CASE #2: SUSTAINABLE URBAN LOGISTIC PLAN (PULS) FOR LAST MILE SOLUTIONS
Città metropolitana di Milano
Marco Griguolo, Deputy Mayor
Last Mile logistic system’s solutions for the Metropolitan City of Milan to reshape the sector, redraw connectivity and achieve sustainable territorial development
What is called the Logistics Region of Milan (10,7 mln inhabitants, population density 385 inh/km2) goes beyond the borders of the metropolitan area embracing the nearest Provinces of Monza and Brianza, Lodi, Pavia, Como, Varese and Bergamo, and interregional connections to the logistic hotspots in Piedmont (Novara), Emilia-Romagna (Piacenza) and Veneto (Verona). Because of its strategic position at the crossroads between the Mediterranean Sea and Northern Europe, located in the center of the Po Valley, Milan has become a crucial node for trade flows since the beginning of the first Millennium.
In this context, the territory of Città metropolitana reveals the highest concentration of important system of large scale distribution: 90% of the area for logistics aggregate around the main road and railways axis, 1 hour away from the central urban area; while the management centers of the large logistics groups and groups of international shipments are mostly located in the Eastern parts of the metropolitan area (air shipping is based in Linate Airport connected to the nearby intermodal systems of Melzo and Milano Segrate).
Meanwhile, warehouses of the main logistics operators and distributors, such as GLS, TNT, Bartolini, UPS, DHL, and the warehouses or stores of shipping companies such as Amazon, Ikea, and Esselunga, are located in the north-west parts of the metropolitan area along the highway connecting Milan to Turin, as well as towards Bologna and Genova. Large stores and distribution centers in the periurban areas of the metropolitan city support also the supply chain’s flows serving the city center of Milan and reaching stores and commercial businesses located within the urban perimeter.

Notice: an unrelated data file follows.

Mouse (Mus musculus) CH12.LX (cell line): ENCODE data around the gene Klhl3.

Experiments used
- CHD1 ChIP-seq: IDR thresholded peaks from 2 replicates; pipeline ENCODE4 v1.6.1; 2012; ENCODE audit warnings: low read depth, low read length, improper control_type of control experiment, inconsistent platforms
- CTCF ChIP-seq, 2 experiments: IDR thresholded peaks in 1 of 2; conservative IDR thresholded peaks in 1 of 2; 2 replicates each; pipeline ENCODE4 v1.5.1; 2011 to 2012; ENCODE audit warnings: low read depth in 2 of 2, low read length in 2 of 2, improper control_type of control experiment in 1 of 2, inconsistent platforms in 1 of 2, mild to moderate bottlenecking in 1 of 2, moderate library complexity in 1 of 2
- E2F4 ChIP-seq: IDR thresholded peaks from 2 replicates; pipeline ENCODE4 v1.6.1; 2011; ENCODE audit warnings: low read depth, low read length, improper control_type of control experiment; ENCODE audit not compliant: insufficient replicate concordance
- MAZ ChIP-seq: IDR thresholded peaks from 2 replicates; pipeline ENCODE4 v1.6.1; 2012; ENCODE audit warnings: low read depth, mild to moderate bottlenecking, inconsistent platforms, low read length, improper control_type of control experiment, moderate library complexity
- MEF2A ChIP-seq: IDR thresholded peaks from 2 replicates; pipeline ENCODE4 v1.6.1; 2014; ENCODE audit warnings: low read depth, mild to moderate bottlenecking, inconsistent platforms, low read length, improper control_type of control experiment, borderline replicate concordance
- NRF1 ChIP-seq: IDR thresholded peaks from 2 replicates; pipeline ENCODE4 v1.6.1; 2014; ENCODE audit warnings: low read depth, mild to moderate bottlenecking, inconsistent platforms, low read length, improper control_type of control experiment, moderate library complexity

Moreover, the growth of e-commerce has provoked a significant increase in the number of pick-up points that are present at the urban level: 1500 active at the moment, 1 every 1kmq.
Where to locate the logistic centres?
This is the challenging question. The high concentration of logistics infrastructures and distribution centers within the metropolitan territory has urged the Metropolitan City of Milan to identify specific strategies to improve the efficiency and sustainability of the territorial logistics system. The outcome of this effort is the PULS (the Sustainable Urban Logistics Plan of the Metropolitan City of Milan), which has led to the identification of Logistic hubs, pivotal points located in the municipal territories along major transport infrastructures, such as railways, main roads, airports.
In what is still the evolving phase of the planning process, critical issues have emerged and mainly concern the current land use regulations
. At present, only large logistic centers are under the jurisdiction of the metropolitan city, while medium and small size warehouses depend on the municipal permits. The concrete challenge that needs to be addressed is the absence of comprehensive spatial planning and development measures at the metropolitan level
providing guidelines in the identification of the appropriate sites for logistic hubs, according to existing distribution axis and flows.
To summarized, the PULS’ objectives include:
1/ Reduction of the environmental and social impact generated by the storage & delivery activity;
2/ Innovation of the logistics market;
3/ Contraction of sprawl related to logistic infrastructures
To achieve these goals, the Metropolitan Sustainable Logistic Plan should be able to coordinate the municipalities in the identification of logistics settlements where production spaces and distribution services satisfy the logistics needs of the territories without provoking distress for the context involved.